A Public Forest for All – Prices Start From £600 a Weekend


in National Campaigns

A Public Forest Estate for the English cannot be allowed! Whilst forestry makes money, this money clearly doesn’t go into the right pockets.


photo credit: Hands Off Our Forest 

Development in our public forests is about to commence on a large scale. The timing is perfect; just the right amount of time since the successful campaign against the sell off plans, time (at the taxpayers expense) to think long and hard in private as to how to how to make lots of money.

Meanwhile many of those involved in the campaign of 2011 have moved on. For some this has meant working further on promoting forests and trees.

The health and wellbeing a forest can provide, the ‘family time’ forests allow for, the ‘back to nature’ experience, the fact that people have an innate connection with forests (as proved by the campaign against the sell off), have provided a PR dream (again paid for by the taxpayer) to boost our love for our forests in order to sell them back to us.

Our love for forests – the time spent campaigning for them has been stolen to work against us.

A PR masterpiece? No – just absolute proof, should we need anymore, of how low politicians will stoop to in order to make money. So low as to even use a modern children’s book character ‘The Gruffalo’ as a sales pitch for ‘Forest Holidays’.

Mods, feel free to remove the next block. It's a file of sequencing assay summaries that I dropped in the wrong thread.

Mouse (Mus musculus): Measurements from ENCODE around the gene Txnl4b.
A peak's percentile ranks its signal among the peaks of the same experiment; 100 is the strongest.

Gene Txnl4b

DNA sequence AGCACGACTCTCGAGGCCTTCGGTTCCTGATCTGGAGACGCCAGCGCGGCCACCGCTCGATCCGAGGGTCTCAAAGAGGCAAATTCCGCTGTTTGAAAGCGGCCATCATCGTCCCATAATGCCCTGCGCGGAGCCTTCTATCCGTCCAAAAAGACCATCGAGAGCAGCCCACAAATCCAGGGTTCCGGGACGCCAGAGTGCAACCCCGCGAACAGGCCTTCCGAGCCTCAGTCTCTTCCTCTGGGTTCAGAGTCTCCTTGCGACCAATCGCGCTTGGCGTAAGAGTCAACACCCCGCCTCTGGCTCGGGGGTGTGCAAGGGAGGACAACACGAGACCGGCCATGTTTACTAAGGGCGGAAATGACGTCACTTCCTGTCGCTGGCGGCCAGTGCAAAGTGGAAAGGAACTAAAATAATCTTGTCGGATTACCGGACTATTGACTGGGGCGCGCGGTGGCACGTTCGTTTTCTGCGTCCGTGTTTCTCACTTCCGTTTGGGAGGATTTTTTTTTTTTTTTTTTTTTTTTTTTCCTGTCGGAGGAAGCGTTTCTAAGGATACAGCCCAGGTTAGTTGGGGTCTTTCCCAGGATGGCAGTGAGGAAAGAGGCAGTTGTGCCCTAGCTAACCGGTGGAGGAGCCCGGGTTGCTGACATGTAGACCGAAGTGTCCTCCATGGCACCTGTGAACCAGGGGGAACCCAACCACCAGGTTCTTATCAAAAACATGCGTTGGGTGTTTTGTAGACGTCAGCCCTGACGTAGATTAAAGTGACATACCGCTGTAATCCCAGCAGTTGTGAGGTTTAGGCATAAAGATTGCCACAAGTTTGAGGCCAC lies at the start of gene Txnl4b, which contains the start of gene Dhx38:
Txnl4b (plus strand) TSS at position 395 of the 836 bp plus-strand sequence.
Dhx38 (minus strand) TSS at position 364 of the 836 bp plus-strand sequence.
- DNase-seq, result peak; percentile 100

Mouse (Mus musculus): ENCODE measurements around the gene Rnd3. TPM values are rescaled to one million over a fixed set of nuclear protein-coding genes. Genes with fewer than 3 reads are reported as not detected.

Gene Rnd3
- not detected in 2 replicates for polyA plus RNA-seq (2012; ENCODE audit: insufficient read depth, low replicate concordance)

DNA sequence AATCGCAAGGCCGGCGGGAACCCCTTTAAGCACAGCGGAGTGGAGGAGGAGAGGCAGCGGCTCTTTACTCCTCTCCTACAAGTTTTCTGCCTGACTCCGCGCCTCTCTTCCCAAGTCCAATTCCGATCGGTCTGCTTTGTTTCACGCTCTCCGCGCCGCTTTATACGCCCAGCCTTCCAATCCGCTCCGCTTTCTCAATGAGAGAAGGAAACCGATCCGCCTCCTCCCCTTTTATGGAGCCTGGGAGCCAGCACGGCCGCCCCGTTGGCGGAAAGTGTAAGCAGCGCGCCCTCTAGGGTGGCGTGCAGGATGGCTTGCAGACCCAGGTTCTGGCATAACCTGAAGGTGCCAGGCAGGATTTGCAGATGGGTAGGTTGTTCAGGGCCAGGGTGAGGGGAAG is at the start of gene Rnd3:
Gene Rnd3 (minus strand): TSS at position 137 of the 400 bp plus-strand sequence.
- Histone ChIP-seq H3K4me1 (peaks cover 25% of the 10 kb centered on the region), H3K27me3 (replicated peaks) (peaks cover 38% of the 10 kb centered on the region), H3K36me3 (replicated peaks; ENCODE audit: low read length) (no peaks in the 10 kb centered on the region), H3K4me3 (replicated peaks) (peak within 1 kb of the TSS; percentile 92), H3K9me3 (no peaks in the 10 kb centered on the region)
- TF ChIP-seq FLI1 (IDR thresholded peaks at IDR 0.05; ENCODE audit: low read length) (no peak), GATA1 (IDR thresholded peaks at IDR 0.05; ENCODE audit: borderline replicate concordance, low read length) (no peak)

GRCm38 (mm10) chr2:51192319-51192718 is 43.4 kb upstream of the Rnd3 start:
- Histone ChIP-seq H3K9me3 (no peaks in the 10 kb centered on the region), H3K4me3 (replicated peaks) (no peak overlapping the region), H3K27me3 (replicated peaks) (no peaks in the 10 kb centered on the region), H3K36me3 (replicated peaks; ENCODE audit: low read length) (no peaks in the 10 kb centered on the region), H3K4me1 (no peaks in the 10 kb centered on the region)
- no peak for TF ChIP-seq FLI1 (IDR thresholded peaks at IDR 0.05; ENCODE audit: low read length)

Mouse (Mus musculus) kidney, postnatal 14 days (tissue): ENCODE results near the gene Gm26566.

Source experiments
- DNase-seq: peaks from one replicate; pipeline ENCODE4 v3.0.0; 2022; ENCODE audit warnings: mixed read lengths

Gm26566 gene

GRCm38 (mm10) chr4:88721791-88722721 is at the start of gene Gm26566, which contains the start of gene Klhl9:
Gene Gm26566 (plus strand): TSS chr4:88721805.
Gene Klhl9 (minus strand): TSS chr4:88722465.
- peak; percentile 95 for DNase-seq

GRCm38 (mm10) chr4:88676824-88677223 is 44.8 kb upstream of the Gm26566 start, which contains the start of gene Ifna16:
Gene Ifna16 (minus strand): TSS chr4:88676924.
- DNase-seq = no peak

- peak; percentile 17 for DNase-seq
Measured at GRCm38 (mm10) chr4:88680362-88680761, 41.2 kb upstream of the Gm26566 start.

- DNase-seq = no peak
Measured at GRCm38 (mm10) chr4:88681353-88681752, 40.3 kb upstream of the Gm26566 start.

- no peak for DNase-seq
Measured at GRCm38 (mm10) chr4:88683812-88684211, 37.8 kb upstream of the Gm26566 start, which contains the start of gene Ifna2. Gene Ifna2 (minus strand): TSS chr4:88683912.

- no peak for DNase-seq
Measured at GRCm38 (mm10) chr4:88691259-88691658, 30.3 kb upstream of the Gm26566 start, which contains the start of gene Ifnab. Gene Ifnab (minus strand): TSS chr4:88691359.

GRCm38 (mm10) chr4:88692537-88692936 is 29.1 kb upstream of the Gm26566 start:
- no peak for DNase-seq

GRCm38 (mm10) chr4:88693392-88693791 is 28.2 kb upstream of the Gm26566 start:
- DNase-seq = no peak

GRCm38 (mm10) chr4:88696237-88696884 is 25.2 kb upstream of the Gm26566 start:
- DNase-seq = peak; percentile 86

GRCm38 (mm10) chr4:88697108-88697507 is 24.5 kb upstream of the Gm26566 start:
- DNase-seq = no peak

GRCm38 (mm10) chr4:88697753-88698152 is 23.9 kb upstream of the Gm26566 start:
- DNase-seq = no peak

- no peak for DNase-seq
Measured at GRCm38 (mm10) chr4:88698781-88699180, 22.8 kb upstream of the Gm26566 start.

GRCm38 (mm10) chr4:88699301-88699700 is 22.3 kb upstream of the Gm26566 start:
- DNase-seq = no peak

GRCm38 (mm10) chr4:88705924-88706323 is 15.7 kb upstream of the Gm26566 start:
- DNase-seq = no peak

Forest Holidays is 65% owned by Lloyds Development Capital, 20% owned by the Forestry Commission and 15% by the company’s managers. The Woodland Trust gains £2.50 for every booking made, buying off any objection to development plans by the WT – which have upset a host of other nature conservation NGOs.

So here we are again, about to start another campaign!


For more information and to sign the petition please visit:


“We want this duplicitous privatisation of the forests through the back door stopped these and any future major development in national forests be subject to independent Environmental Impact Assessments with binding outcomes. Rather than at present being at the discretion of local planning authorities who may be unfamiliar with the EIA process and more concerned about the resource implications than the environmental and ecological impacts”





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